Six Flags' Coasters

Rather than take the Championship thread way off topic, and since I’m kinda bored, here’s an aside regarding Six Flags Astroworld’s roller coasters.

(I think it’s okay that we have interests besides robotics, right? Is it okay if those interests are equally as important?)

Serial Thriller = Mind Eraser (Six Flags-Darien Lake) which is faster and longer & Top Gun at Canada’s Wonderland.
Batman the Escape™ = Mantis (Cedar Point)
Viper = Viper (Six Flags-Darien Lake) which is taller and longer with more loops
Texas Cyclone = Predator (Six Flags-Darien Lake) taller
Greezed Lightnin’™ = The Ranger anyone?
Mayan Mindbender =Skull Mt. (Six Flags-Great Adventure)
Ultra Twister = Viper (Six Flags-Great Adventure) Longer and Faster
Dungeon Drop = Drop Zone (Paramounts Canada Wonderland) which is 23 stories
XLR-8 = Vortex (Paramounts Canada Wonderland) faster
The Serpent = Practically anyone who has been to a “mini-theme park” like Martin’s Fantasy Island has been on one of these.

This isn’t entirely accurate. There are some key differences between some the rides your comparing.

{b]Serial Thriller is a Vekoma Suspended Looping Coaster (SLC). The SLC is the third most popular type of roller coaster in the world. It is a ‘catalog model’ in that each one is exactly alike. there are only two ‘custom’ SLC’s on the planet. One, Jubilee Odyssey, is in England. The second is exactly like every other SLC, except that it’s a newer generation model and features an additional helix at the end.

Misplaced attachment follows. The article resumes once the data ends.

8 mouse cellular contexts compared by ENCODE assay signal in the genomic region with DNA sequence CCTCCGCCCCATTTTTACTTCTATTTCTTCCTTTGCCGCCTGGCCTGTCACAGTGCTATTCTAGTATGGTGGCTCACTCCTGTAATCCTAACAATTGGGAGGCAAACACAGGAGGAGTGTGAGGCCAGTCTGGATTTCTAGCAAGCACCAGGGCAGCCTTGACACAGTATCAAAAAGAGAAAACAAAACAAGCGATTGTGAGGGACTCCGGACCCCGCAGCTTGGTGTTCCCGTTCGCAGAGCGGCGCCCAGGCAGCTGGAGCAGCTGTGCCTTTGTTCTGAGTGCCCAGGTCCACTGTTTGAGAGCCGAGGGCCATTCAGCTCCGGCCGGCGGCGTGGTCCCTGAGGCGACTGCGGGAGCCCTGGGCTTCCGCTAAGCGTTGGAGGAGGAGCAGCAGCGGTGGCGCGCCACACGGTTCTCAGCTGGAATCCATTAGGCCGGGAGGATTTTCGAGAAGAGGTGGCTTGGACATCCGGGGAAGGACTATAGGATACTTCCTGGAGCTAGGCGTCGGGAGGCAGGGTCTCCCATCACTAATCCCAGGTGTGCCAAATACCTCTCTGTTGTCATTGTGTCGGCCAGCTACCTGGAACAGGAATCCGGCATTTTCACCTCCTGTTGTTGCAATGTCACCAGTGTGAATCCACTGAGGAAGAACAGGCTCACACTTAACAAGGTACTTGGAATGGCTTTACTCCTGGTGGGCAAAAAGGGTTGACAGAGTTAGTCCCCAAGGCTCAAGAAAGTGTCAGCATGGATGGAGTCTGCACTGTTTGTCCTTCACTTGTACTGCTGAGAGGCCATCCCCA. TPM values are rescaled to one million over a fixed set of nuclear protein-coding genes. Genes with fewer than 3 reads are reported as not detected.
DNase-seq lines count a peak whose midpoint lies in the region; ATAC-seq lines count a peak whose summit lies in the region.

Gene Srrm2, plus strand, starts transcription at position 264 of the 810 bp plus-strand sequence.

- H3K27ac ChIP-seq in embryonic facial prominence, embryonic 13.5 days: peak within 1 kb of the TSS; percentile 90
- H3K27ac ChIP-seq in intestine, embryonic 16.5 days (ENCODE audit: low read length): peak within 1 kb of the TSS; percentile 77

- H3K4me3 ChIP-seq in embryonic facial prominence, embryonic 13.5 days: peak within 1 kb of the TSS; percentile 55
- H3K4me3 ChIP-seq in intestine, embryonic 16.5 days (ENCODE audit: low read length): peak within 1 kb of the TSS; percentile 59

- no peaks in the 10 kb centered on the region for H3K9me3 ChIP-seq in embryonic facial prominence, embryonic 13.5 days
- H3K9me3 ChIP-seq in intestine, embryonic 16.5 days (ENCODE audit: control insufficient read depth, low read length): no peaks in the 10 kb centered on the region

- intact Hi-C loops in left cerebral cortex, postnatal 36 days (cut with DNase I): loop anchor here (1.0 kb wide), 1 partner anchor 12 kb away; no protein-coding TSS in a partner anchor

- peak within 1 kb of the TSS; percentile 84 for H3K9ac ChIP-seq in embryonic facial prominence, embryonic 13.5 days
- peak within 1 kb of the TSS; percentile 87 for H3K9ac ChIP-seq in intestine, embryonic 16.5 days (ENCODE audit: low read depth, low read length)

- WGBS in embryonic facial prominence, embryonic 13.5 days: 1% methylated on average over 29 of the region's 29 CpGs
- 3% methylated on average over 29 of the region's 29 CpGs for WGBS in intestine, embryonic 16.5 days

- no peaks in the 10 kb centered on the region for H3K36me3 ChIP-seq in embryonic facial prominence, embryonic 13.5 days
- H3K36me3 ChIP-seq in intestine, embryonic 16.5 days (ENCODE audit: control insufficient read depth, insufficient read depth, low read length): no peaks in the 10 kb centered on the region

SLCs can be found at (among other places) Astroworld, Six Flags Marine World, Six Flags Darien Lake, Canada’s Wonderland, Six Flags Worlds of Adventure, Six Flags New England, et al. Each SLC is exactly alike. Six Flags’ marketing department often quotes incorrect statistics.

Batman: The Escape is an Intamin first-generation stand-up roller coaster. It was formerly located at both Six Flags Great Adventure and Six Flags Magic Mountain as Shockwave. There is only one other exact clone of this ride in North America - Le Cobra at Six Flags La Ronde in Montreal, Canada. Mantis at Cedar Point, along with Riddler’s Revenge and Chang (the largest stand-up coasters in the world) were designed by Bolliger and Mabillard of Swizterland. Their designs look similar because Bolliger and Mabillard worked with Intamin on many of their projects. Mantis, Riddler’s Revenge and Chang are each unique coasters.

Viper is a portable Schwarzkopf Looping Star model. It was formerly located at Six Flags St. Louis as the Sky Screamer. It was also a ‘catalog’ model, however there are few remaining in operating condition. The only other I can think of is Scorpion at Busch Gardens Tampa Bay. These rides are exactly alike.

Viper is similar to other rides named Viper at Six Flags parks in name only. Viper at Six Flags Darien Lake was designed by Arrow Dynamics of Utah, was the first roller coaster in the world with five inversions, and is considerably larger. Similarly, Viper at Six Flags Great Adventure was a prototype coaster that never went into large scale production. The only other similar type of coaster ever built was the Manhattan Express at the New York, New York Hotel and Casino in Las Vegas Nevada. There are many other roller coasters named Viper in Six Flags parks across the globe.

Texas Cyclone was built in the early 1990’s as part of a wood coaster boom spurred on by Charles Dinn. Along with this pseudo-clone of the Coney Island Cyclone (its larger than the original), similar rides were also built at Six Flags over Georgia (as the Georgia Cyclone) and Six Flags Magic Mountain (as Psyclone).

Predator at Six Flags Darien Lake was also designed by Charles Dinn, but their layouts share very, very little in common. Predator happens to be one of the worst roller coasters I’ve ever ridden.